Mayer, Catherine                                  TIME

Rachman, Gideon                                  Financial Times

Russell, Jenni                                      Sunday Times; The Guardian

Shabi, Rachel                                         The Guardian

Walsh, Declan                                       The Guardian; Granta

Amelia Gentleman is shortlisted for a second consecutive year. Shortlisted Gideon Rachman was longlisted for last year’s Blog Prize. Journalism from TIME (with Catherine Mayer), the Financial Times (with Gideon Rachman) and Granta (with Declan Walsh) is recognised on an Orwell Prize shortlist for the first time.

Director of the Prize, Jean Seaton, said: ‘Wikileaks has shown how vital journalism is to creating public knowledge out of facts: and this year’s shortlist covers the strengths of modern reporting, out on the streets of Britain and the world, witnessing and telling important  stories – and then the other end, judging, provoking, thinking.’ 

Blog Prize 

7 bloggers, rather than the usual 6, have been shortlisted for this year’s Prize. 22 bloggers (rather than the usual 12) were longlisted from a record 205 entries. This year’s judges are David Allen Green (shortlisted for the Blog Prize 2010 as ‘Jack of Kent’) and Gaby Hinsliff (journalist and blogger, former political editor of The Observer).

 The shortlisted bloggers are:

Cath Elliott                                           Too Much To Say For Myself (; and Liberal Conspiracy, Comment is Free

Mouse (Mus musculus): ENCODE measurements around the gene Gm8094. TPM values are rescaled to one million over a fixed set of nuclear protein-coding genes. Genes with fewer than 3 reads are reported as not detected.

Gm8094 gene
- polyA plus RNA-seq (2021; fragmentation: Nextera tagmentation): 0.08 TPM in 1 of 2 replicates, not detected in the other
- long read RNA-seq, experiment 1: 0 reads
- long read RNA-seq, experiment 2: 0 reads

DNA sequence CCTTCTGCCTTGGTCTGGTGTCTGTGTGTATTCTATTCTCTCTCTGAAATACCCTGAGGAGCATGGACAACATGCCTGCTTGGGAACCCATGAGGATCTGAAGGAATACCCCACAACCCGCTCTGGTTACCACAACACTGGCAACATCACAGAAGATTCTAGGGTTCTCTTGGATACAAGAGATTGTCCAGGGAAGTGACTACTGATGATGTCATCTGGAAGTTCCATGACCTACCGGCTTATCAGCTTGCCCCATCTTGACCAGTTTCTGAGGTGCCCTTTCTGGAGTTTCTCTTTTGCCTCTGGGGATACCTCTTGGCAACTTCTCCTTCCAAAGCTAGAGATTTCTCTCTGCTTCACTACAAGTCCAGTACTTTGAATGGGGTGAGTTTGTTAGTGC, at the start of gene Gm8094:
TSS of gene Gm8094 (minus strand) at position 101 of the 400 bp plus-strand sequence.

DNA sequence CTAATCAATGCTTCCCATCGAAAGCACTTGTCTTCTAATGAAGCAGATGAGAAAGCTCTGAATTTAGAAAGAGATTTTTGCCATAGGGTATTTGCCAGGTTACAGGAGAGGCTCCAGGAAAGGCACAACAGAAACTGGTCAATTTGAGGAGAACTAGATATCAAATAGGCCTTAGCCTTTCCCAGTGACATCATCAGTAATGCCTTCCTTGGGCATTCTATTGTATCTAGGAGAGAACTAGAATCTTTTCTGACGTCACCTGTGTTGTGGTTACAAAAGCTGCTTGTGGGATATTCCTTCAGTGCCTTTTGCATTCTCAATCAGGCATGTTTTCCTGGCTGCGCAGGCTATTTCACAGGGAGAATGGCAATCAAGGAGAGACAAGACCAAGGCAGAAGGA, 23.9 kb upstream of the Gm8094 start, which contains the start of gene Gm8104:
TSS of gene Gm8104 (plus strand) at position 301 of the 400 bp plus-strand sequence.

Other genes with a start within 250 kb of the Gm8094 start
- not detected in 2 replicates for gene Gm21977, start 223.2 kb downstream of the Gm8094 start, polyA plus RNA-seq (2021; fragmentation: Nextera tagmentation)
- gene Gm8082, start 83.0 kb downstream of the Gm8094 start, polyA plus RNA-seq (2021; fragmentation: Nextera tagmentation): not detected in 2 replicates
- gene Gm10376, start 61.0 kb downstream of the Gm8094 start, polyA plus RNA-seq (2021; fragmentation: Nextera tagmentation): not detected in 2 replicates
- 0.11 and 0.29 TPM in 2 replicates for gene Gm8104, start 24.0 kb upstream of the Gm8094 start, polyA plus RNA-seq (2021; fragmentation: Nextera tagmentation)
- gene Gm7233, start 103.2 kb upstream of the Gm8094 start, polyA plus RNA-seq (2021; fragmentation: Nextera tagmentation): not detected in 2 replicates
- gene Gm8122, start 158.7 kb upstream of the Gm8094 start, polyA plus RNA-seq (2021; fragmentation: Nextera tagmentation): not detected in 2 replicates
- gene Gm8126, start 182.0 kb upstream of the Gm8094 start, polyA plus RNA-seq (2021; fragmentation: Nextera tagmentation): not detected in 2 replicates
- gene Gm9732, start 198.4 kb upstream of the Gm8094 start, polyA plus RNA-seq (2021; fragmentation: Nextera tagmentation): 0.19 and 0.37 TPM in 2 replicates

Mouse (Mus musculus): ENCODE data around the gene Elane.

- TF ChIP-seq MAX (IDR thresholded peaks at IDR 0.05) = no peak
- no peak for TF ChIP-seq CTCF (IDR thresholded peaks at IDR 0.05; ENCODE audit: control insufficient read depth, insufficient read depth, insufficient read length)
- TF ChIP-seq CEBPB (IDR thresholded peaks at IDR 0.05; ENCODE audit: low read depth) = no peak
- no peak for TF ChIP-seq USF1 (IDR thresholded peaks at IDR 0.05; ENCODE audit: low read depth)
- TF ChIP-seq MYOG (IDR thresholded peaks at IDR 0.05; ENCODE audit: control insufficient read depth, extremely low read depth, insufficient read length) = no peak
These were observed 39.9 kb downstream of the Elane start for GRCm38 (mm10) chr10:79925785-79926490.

Daniel Hannan                                       Daniel Hannan – Telegraph Blogs (

Duncan McLaren                                   Visiting Mabel (

Graeme Archer                                    ConservativeHome (

Heresiarch                                             Heresy Corner (

Molly Bennett                                       Mid-Wife Crisis (

Paul Mason                                            Idle Scrawl – BBC Newsnight (

Paul Mason, cited in Newsnight’s Special Prize win in 2007, is shortlisted for a second time (having been previously shortlisted for the inaugural Blog Prize in 2009). The Heresiarch was previously longlisted in 2009.

Director of the Prize, Jean Seaton, said: ‘Blogging is mutating faster than a fruit fly in a scientific experiment: now in its third year, the Blog Prize shows how this new vehicle for writing is both taking us into areas of private and unreported experience (like the inner life of politics in Mid-Wife Crisis), but also finding new voices, magnanimous and distinct.’

The winners of the Orwell Prizes – each worth £3000 – will be announced at an awards ceremony at Church House, Westminster, on Tuesday 17th May, 6.30 for 7pm.
The Orwell Prize will also be returning to the Buxton Festival this summer as part of its programme of public events. Nick Cohen (previously shortlisted for What’s Left?), Linda Grant (Orange Prize-winning novelist) and Matthew Parris (winner of the Orwell Prize for Journalism 2005) will answer the question, ‘is politics corrupted by corrupted language?’, marking the 65th anniversary of Orwell’s ‘Politics and the English Language’.